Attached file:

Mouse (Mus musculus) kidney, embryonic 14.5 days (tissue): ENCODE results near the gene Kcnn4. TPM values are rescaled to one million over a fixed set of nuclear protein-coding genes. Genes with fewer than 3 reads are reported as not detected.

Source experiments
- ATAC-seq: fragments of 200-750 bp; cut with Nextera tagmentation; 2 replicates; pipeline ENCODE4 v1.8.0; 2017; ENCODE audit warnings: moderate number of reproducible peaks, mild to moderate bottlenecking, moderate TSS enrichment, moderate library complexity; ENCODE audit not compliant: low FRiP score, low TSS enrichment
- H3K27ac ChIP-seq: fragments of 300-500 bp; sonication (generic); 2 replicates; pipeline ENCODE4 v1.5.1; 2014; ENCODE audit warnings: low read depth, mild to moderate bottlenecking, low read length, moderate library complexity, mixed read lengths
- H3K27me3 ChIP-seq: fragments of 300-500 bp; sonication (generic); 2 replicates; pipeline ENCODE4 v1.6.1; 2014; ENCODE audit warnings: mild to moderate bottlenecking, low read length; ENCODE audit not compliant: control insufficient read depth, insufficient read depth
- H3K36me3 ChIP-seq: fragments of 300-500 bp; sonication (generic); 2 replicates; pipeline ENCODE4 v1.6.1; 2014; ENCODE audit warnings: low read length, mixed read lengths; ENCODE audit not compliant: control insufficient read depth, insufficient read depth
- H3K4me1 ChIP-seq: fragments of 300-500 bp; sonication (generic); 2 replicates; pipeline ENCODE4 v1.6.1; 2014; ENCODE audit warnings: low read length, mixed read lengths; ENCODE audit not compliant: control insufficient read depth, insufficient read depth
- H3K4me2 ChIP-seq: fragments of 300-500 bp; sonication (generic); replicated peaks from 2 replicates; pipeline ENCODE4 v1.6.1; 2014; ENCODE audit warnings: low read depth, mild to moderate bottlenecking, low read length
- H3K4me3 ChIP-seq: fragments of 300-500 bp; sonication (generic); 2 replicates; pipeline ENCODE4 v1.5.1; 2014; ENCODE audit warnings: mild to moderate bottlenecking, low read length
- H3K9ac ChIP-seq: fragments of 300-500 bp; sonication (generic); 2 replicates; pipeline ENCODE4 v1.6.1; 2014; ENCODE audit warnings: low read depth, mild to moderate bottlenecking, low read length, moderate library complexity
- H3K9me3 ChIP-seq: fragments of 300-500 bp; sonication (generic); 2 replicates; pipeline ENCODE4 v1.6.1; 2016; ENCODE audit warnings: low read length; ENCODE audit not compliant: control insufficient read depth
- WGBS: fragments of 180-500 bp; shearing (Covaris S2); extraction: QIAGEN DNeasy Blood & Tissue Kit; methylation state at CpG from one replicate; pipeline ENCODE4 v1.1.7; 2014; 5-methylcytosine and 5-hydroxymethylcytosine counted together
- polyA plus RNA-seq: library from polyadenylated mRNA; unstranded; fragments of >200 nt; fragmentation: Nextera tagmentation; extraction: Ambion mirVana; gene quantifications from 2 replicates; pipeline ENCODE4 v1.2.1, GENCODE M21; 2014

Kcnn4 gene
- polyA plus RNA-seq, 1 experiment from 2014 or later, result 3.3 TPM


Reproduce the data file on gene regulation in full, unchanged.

Mouse (Mus musculus) kidney, embryonic 14.5 days (tissue): ENCODE results near the gene Kcnn4. TPM values are rescaled to one million over a fixed set of nuclear protein-coding genes. Genes with fewer than 3 reads are reported as not detected.

Source experiments
- ATAC-seq: fragments of 200-750 bp; cut with Nextera tagmentation; 2 replicates; pipeline ENCODE4 v1.8.0; 2017; ENCODE audit warnings: moderate number of reproducible peaks, mild to moderate bottlenecking, moderate TSS enrichment, moderate library complexity; ENCODE audit not compliant: low FRiP score, low TSS enrichment
- H3K27ac ChIP-seq: fragments of 300-500 bp; sonication (generic); 2 replicates; pipeline ENCODE4 v1.5.1; 2014; ENCODE audit warnings: low read depth, mild to moderate bottlenecking, low read length, moderate library complexity, mixed read lengths
- H3K27me3 ChIP-seq: fragments of 300-500 bp; sonication (generic); 2 replicates; pipeline ENCODE4 v1.6.1; 2014; ENCODE audit warnings: mild to moderate bottlenecking, low read length; ENCODE audit not compliant: control insufficient read depth, insufficient read depth
- H3K36me3 ChIP-seq: fragments of 300-500 bp; sonication (generic); 2 replicates; pipeline ENCODE4 v1.6.1; 2014; ENCODE audit warnings: low read length, mixed read lengths; ENCODE audit not compliant: control insufficient read depth, insufficient read depth
- H3K4me1 ChIP-seq: fragments of 300-500 bp; sonication (generic); 2 replicates; pipeline ENCODE4 v1.6.1; 2014; ENCODE audit warnings: low read length, mixed read lengths; ENCODE audit not compliant: control insufficient read depth, insufficient read depth
- H3K4me2 ChIP-seq: fragments of 300-500 bp; sonication (generic); replicated peaks from 2 replicates; pipeline ENCODE4 v1.6.1; 2014; ENCODE audit warnings: low read depth, mild to moderate bottlenecking, low read length
- H3K4me3 ChIP-seq: fragments of 300-500 bp; sonication (generic); 2 replicates; pipeline ENCODE4 v1.5.1; 2014; ENCODE audit warnings: mild to moderate bottlenecking, low read length
- H3K9ac ChIP-seq: fragments of 300-500 bp; sonication (generic); 2 replicates; pipeline ENCODE4 v1.6.1; 2014; ENCODE audit warnings: low read depth, mild to moderate bottlenecking, low read length, moderate library complexity
- H3K9me3 ChIP-seq: fragments of 300-500 bp; sonication (generic); 2 replicates; pipeline ENCODE4 v1.6.1; 2016; ENCODE audit warnings: low read length; ENCODE audit not compliant: control insufficient read depth
- WGBS: fragments of 180-500 bp; shearing (Covaris S2); extraction: QIAGEN DNeasy Blood & Tissue Kit; methylation state at CpG from one replicate; pipeline ENCODE4 v1.1.7; 2014; 5-methylcytosine and 5-hydroxymethylcytosine counted together
- polyA plus RNA-seq: library from polyadenylated mRNA; unstranded; fragments of >200 nt; fragmentation: Nextera tagmentation; extraction: Ambion mirVana; gene quantifications from 2 replicates; pipeline ENCODE4 v1.2.1, GENCODE M21; 2014

Kcnn4 gene
- polyA plus RNA-seq, 1 experiment from 2014 or later, result 3.3 TPM